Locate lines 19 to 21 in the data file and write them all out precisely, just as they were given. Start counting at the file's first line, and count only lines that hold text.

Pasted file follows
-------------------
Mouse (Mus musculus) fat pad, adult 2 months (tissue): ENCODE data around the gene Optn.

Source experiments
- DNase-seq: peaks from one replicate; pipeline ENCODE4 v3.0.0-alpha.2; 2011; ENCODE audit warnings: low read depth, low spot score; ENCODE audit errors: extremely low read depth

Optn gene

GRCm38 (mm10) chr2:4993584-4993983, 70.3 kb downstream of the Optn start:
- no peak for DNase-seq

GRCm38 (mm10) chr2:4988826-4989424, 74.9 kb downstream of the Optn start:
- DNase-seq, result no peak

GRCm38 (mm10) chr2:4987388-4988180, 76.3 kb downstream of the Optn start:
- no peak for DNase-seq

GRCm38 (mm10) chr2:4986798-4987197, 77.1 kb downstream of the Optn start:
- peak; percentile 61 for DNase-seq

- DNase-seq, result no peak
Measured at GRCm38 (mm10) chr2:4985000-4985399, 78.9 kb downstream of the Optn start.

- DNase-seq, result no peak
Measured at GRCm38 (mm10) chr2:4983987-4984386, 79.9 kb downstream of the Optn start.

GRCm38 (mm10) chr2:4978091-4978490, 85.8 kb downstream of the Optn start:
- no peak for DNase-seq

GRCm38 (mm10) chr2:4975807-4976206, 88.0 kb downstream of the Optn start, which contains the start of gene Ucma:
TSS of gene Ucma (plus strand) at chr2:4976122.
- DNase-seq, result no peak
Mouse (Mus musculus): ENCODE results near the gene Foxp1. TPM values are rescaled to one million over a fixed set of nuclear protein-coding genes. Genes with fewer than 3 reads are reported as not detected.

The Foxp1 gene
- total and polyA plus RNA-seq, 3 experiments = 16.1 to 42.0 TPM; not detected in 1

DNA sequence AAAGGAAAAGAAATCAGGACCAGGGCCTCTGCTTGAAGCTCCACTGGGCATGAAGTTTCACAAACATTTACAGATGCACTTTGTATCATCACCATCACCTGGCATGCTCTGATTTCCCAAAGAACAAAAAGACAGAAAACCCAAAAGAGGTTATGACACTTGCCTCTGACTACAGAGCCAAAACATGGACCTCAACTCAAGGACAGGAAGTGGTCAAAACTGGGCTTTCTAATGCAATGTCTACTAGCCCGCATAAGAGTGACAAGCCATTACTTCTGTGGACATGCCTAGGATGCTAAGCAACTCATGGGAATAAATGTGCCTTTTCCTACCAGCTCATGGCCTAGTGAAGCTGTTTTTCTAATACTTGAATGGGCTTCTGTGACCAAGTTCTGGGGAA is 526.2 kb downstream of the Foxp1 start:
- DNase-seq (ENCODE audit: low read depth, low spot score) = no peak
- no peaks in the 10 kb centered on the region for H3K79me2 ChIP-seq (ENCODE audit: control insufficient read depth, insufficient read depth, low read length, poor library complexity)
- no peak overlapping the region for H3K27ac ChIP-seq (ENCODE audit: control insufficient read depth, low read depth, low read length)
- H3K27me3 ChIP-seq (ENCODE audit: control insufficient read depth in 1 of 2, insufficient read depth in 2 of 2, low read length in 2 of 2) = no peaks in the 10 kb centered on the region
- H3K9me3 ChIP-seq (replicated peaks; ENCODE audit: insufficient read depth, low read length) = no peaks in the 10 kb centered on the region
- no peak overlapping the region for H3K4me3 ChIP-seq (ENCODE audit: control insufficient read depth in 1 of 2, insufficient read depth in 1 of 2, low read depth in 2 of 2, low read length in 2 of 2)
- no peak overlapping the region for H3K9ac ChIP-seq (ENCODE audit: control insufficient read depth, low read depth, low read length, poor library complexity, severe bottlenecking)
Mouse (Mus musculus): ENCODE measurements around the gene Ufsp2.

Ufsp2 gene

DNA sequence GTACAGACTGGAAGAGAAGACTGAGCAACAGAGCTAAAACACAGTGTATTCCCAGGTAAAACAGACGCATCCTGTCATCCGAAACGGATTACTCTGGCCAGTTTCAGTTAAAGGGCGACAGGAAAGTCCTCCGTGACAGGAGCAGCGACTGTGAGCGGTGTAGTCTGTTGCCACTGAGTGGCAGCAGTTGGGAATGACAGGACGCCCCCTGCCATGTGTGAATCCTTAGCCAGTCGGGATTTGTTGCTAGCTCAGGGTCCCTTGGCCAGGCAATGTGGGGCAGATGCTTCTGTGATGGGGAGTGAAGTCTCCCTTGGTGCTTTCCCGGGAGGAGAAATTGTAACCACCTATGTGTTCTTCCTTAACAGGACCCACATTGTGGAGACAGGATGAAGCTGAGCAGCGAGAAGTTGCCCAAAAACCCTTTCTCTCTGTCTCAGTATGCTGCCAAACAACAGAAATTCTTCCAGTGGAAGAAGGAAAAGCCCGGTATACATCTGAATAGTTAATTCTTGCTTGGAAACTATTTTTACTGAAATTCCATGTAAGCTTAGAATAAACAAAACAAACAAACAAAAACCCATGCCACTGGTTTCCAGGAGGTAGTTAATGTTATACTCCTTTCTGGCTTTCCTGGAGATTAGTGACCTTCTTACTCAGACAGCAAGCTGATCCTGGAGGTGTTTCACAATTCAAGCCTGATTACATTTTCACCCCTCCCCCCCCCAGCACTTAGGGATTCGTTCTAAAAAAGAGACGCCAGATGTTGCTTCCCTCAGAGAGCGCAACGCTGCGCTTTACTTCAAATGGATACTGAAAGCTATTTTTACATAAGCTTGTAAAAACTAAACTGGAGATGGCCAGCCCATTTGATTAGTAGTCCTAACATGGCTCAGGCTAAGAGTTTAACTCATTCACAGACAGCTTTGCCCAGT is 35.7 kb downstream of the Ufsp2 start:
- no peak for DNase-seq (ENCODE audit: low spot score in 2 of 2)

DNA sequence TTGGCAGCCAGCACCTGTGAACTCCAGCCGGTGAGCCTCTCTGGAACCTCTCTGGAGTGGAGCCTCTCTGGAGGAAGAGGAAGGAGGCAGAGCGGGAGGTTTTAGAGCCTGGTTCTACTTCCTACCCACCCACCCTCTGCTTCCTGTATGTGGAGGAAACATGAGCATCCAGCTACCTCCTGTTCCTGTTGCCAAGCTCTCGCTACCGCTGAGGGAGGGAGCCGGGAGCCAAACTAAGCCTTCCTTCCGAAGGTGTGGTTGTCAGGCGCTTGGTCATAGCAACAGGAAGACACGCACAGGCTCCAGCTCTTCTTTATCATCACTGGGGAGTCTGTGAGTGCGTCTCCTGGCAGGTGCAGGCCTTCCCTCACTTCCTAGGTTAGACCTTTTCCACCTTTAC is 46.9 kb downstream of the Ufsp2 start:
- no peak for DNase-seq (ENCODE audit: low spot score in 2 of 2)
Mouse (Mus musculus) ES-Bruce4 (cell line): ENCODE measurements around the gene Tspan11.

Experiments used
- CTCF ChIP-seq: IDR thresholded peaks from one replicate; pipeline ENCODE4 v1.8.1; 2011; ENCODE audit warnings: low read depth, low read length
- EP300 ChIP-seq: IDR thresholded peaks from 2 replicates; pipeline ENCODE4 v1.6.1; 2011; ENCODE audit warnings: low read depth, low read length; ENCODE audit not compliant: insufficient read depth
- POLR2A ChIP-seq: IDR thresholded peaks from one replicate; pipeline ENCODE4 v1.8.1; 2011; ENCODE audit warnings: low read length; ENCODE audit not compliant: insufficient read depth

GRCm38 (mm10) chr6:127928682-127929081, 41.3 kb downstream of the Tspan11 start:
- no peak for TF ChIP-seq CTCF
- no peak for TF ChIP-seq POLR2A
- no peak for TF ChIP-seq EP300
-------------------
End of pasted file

GRCm38 (mm10) chr2:4975807-4976206, 88.0 kb downstream of the Optn start, which contains the start of gene Ucma:
TSS of gene Ucma (plus strand) at chr2:4976122.
- DNase-seq, result no peak